More than a year after Gov. Andrew M. Cuomo signed the Climate Leadership and Community Protection Act, the state Climate Justice Working Group, established through the legislation, met this week for the first time to discuss next steps.
Under the Climate Act, the state Climate Action Council was created to develop a Scoping Plan for the statewide reduction of carbon emissions over the next 30 years, and the working group is primarily serving in an advisory capacity for the CAC.
The 22-member CAC is comprised of representatives from state agencies, universities and advocacy groups, and held its first meeting in March. After working group appointments were announced during the CAC’s June meeting, the CJWG convened over video call Thursday afternoon to discuss its decision-making power and its advisory responsibilities.
Three members each from environmental justice communities in New York City, rural areas and upstate urban areas, as well as one representative each from the state Energy Research and Development Authority, and the departments of Environmental Conservation, Health and Labor, comprise the 13-member working group.
Donathan L. Brown, CEO and co-founder of Adirondack Diversity Solutions, and Jerrod Bley, clean energy program director for the Adirondack North Country Association, represent the north country region on the CJWG.
“Ultimately, we are going to do some incredible things with this body, both in advising the CAC, doing your own work, which is going to be substantial, and helping to serve as a point of inspiration and leadership, really nationally, as we see the federal government pulling back on — everything,” DEC Commissioner Basil Seggos told CJWG members Thursday.
About 100 rollbacks, facilitated by the Environmental Protection Agency since 2017, have revoked federal climate and environmental policies that limited carbon dioxide emissions from vehicles and power plants, regulated clean air, water and pollution, and protected the nation’s wetlands. Nearly 70 of those rollbacks have been completed as of July, with the remaining reversals in the works.
Mr. Seggos described the CAC and the CJWG as reflections of New York’s strong grassroots network — policy experts, energy professionals and environmental advocates with lived experiences, particularly in communities of color, all continuing to seek environmental justice.
“I hope you’ve all come to roll up your sleeves,” Mr. Seggos said.
New York’s first legally-mandated climate council will meet again this fall, the commissioner said, to confirm appointments of six additional advisory panels, and begin the months-long process of drafting the Scoping Plan, expected to be completed by the end of 2021. With advisory input from those panels and the CJWG, the CAC’s draft Scoping Plan is required to outline steps to meet greenhouse gas reduction targets by 2030, 2040 and 2050.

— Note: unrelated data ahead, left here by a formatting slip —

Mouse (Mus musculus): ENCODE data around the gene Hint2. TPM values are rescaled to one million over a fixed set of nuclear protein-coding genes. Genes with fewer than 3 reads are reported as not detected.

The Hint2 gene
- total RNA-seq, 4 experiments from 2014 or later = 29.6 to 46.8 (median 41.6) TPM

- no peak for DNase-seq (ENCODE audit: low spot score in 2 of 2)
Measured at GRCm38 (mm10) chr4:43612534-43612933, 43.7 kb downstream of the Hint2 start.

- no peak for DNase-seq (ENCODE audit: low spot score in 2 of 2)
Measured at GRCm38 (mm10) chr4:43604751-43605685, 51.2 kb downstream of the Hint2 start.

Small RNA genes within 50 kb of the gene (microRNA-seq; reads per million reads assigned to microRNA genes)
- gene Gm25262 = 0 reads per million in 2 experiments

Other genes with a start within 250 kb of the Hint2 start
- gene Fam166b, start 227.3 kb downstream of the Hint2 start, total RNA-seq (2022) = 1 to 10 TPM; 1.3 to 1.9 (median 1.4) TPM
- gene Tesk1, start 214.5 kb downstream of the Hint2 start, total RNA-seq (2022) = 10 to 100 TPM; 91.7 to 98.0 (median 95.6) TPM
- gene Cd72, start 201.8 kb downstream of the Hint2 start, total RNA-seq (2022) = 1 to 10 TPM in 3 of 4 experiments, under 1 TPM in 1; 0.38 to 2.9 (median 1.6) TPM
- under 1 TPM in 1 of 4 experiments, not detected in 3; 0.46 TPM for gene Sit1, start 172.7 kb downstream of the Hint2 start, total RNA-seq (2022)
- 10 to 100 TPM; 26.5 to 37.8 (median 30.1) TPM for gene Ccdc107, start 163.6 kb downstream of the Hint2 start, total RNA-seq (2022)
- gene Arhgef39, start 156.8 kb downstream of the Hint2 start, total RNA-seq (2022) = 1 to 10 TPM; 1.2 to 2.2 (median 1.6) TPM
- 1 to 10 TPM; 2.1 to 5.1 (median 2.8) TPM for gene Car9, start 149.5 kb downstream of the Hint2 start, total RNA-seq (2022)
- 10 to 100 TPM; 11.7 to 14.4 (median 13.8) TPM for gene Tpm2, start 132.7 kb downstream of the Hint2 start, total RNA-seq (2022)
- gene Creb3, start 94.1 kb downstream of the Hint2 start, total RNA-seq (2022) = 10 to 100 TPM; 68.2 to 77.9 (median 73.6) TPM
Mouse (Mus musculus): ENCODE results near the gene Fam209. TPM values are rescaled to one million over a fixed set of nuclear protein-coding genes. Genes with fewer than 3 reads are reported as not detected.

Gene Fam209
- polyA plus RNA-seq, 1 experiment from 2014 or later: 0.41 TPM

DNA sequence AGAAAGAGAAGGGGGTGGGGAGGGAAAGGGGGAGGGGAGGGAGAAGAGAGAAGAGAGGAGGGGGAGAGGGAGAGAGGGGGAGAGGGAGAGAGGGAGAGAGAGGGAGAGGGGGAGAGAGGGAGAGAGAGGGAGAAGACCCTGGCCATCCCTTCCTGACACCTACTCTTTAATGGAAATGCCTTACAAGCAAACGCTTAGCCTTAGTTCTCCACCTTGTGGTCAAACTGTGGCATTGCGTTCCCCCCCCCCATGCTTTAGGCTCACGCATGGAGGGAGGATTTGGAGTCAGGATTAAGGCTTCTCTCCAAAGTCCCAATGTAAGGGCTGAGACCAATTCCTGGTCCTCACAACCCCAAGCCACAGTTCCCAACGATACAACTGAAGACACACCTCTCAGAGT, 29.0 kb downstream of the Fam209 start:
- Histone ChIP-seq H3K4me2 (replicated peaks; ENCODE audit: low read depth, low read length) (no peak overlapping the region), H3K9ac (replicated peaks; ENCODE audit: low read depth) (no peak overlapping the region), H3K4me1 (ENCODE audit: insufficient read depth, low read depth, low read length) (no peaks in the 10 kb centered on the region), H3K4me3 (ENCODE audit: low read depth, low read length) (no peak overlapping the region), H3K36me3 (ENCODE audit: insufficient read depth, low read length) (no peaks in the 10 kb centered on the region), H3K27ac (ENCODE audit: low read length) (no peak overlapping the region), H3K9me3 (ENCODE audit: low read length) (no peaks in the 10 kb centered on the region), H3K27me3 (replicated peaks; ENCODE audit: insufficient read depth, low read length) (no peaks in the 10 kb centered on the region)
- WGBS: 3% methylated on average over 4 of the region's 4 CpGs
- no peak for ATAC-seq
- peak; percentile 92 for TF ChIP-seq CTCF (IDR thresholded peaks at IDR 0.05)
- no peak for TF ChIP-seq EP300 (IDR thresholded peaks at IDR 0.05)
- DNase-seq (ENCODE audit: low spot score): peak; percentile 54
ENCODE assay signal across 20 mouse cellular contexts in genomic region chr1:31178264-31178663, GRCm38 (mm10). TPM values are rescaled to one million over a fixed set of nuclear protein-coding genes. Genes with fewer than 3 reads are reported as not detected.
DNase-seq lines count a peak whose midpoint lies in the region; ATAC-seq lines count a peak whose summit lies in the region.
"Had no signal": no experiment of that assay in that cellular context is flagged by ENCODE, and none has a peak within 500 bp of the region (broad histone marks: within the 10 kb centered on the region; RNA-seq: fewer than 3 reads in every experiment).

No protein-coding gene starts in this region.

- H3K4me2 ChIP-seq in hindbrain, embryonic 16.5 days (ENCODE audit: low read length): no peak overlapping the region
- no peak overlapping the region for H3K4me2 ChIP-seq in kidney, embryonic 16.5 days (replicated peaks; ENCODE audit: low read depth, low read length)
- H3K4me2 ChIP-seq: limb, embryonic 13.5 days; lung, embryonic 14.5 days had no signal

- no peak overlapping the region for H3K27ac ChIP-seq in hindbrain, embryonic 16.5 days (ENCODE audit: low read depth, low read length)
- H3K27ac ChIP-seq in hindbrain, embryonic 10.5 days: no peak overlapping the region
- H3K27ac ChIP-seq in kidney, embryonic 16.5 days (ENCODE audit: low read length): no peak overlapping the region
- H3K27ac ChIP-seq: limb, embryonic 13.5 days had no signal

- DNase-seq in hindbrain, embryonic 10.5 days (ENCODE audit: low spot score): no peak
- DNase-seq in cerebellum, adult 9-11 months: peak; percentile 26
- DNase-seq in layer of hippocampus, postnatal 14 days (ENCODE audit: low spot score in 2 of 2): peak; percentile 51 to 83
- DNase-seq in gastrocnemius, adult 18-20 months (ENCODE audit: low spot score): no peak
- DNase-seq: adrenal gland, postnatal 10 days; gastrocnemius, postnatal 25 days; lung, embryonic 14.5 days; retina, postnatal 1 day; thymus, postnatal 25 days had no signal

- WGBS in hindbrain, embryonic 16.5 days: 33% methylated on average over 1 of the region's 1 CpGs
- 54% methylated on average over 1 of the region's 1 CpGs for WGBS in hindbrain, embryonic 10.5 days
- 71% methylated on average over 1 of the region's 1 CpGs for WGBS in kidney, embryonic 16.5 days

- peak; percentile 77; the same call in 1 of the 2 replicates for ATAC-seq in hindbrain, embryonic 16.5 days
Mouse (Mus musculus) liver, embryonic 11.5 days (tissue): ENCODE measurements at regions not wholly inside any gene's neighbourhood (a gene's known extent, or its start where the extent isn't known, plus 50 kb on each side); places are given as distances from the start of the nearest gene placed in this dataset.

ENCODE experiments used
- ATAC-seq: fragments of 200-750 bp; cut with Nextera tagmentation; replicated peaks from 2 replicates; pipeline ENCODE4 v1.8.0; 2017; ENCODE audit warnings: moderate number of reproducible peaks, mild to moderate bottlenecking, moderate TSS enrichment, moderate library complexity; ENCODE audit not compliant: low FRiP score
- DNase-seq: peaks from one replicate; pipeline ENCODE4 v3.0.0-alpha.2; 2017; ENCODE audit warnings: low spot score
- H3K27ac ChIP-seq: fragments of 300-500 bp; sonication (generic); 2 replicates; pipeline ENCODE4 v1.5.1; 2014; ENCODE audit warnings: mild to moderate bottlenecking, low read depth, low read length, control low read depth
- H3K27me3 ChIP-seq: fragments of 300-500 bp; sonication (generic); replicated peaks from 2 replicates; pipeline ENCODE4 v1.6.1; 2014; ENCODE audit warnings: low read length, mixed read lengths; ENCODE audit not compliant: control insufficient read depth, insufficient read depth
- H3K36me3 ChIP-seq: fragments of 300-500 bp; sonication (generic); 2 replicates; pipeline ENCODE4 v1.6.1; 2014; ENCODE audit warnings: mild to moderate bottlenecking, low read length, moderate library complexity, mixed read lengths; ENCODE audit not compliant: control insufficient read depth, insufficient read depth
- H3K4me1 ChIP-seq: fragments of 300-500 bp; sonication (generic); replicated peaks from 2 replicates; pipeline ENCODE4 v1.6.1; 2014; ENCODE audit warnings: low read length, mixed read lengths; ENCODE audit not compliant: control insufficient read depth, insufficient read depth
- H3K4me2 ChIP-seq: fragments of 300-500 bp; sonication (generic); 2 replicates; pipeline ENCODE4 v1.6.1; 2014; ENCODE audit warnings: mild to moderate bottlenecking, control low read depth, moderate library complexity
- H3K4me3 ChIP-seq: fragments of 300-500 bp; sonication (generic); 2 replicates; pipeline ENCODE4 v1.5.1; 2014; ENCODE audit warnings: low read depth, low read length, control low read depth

The Climate Act sets a 40 percent reduction of 1990 emission levels by 2030, with an 85 percent reduction by 2050. The state has committed to a 70 percent renewable energy workforce by 2030, and a 100 percent zero-carbon electricity industry by 2040.
But before the CAC can begin its drafting process, the CJWG must decide on a working definition of “disadvantaged communities,” an identification central to the plan’s allocation of state investment benefits, and statewide understanding of emissions reductions in disproportionately-impacted areas. And even before reaching consensus on defining and measuring “disadvantaged communities,” the CJWG must first decide how its decision will be made.
Elizabeth C. Yeampierre, executive director of the Brooklynn-based community organization UPROSE, suggested the CJWG use the Jemez Principles for Democratic Organizing or a similar platform to ensure voices from environmental justice communities are heard at the fore, with “an equitable distribution of engagement” from CJWG members representing environmental justice communities.
The Jemez Principles were first adopted in 1996, by participants at a globalization and trade working group meeting in Jemez, New Mexico. Six principles guide equitable discussion and decision-making and now inform bodies worldwide: be inclusive; emphasize bottom-up organizing; let people speak for themselves; work together in solidarity and mutuality; build just relationships among ourselves; and commit to self-transformation.
At least 35 percent, with the goal of 40 percent, of state investment or direct provision of resources to “disadvantaged communities” is required under the Climate Act. Investments and resources in such communities must be spent on clean energy programs, or projects involving housing, workforce development, pollution reduction, low-income energy assistance, transportation or economic development.
CJWG members expressed support of Ms. Yeampierre’s suggestion, and an official decision-making model is expected to be further discussed in the coming weeks.
Rosa Méndez, DEC director of environmental justice and chair of the CJWG, said the group’s next virtual meeting will likely be held in September, potentially continuing monthly or twice monthly.